How to Exclude a Word with grep
The grep command line tool is wildly useful for searching through text data for lines and snippets that match a defined string, character, word, or regular expression. While most uses of grep are for sorting data for syntax matches, what if you want to exclude a word or string with grep instead? Excluding line matches with grep is equally as useful as finding and printing matches in grep, so let’s cover how to exclude string matches and exclude words with grep.
Obviously you’ll want to have some command line experience and exposure to grep to find this useful. If you want to follow along, you can open the Terminal application and try it out yourself. Since grep is an OS agnostic utility, you can use the exclude trick in Mac OS, Linux, unix, or whatever else you have that uses grep.
How to Exclude a Single Word with grep
The most simple way to exclude lines with a string or syntax match is by using grep and the -v flag.
For example, let’s say we’re using cat to print a file at the command line, but we want to exclude all lines that include the term “ThisWord”, then the syntax would look as follow:
cat example.txt | grep -v "ThisWord"
The output will be the example.txt text file but excluding any line that contains a string match with “ThisWord”.
You can also use grep directly on files and exclude line matches based on words or syntax, like so:
grep -v "ThisWord" example.txt
Use whichever works best for your particular workflow.
How to Exclude Multiple Strings or Words with grep
Now that you know how to exclude matches for a single word, the next obvious question is about excluding multiple words with grep. That’s equally as simple, and there are a few different ways to accomplish this using the -v flag as well as the -e flag.
First lets take the above example of using cat on a file piped to grep, and exclude any lines matching two words; “Word1” and “Word2”, this would look like the following:
cat example.txt | grep -v -e "Word1" -e "Word2"
Any lines that contain “Word1” or “Word2” will be excluded from the printed results.
You can also use grep directly on files just as before as well:
grep -v -e "Word1" -e "Word2" example.txt
Another approach is to separate what to exclude with grep by using a pipe to separate each match, like so:
grep -Ev "word1|word2" example.txt
If you test out any of these options on an example text file, you will find the output is identical regardless of the approach you take, each excluding lines that include the targeted phrases, syntax, words, or text match.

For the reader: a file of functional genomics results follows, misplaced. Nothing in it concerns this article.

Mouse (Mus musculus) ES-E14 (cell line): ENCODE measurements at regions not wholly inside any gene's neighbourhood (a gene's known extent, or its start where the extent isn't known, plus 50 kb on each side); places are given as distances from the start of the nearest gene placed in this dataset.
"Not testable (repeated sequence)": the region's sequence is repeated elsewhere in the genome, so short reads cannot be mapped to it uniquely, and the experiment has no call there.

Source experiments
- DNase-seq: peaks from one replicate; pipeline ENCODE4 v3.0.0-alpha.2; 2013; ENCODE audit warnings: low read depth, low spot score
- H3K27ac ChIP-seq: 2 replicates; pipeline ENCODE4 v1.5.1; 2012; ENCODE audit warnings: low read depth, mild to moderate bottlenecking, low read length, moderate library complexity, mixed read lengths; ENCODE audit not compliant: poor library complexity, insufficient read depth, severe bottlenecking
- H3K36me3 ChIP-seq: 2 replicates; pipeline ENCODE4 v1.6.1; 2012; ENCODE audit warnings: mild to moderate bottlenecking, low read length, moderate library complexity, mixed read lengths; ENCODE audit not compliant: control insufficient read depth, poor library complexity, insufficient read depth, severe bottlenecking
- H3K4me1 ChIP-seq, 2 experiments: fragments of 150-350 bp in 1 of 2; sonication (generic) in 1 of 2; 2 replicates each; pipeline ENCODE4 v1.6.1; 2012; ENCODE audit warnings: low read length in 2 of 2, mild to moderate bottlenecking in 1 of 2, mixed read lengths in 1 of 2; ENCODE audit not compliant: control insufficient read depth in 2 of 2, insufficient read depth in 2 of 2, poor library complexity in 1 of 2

Great, show me a useful example of excluding data with grep!
For a practical example that advanced Mac users may find helpful, we can use grep exclusion when printing and querying command line history to find previously executed commands to find defaults matches, but excluding some selected defaults strings from the output.
In the example here we’ll print command history for defaults string matches, but exclude anything matching having to do with iTunes as defined by “com.apple.itunes”:
history |grep "defaults write" |grep -v -e "com.apple.itunes"
So if you’ve been following along, this would report back all historical executions of the “defaults write” command, but excluding anything that pertained to the iTunes application. Nice huh?
If you have any particularly handy uses of excluding matches with grep, share them with us in the comments below! And if you enjoyed this article, you’d almost certainly like browsing through our many command line articles here where there is plenty more to learn!
Take a look at the grep commandline options “–exclude” and “–include”. Example: you want to find all instances of “ODataRequestContext” in the .java files in SDL’s example app, but not be bothered with HTML files, or worse, binary .class files.
linuxguy@linuxguy:~/SDL/odata-example$ grep -nr ODataRequestContext –include “*java” *
example-datasource/src/main/java/com/sdl/odata/example/datasource/StrategyBuilder.java:64: public List<Predicate> buildCriteria(QueryOperation queryOperation, ODataRequestContext requestContext)
This has the advantage that piping thru ‘grep -v’ clobbers color highlighting, and may be rejecting lines based on strings you did not expect it to.
Been looking for this solution for some time… Thanks!
Very helpfull article. Thank you!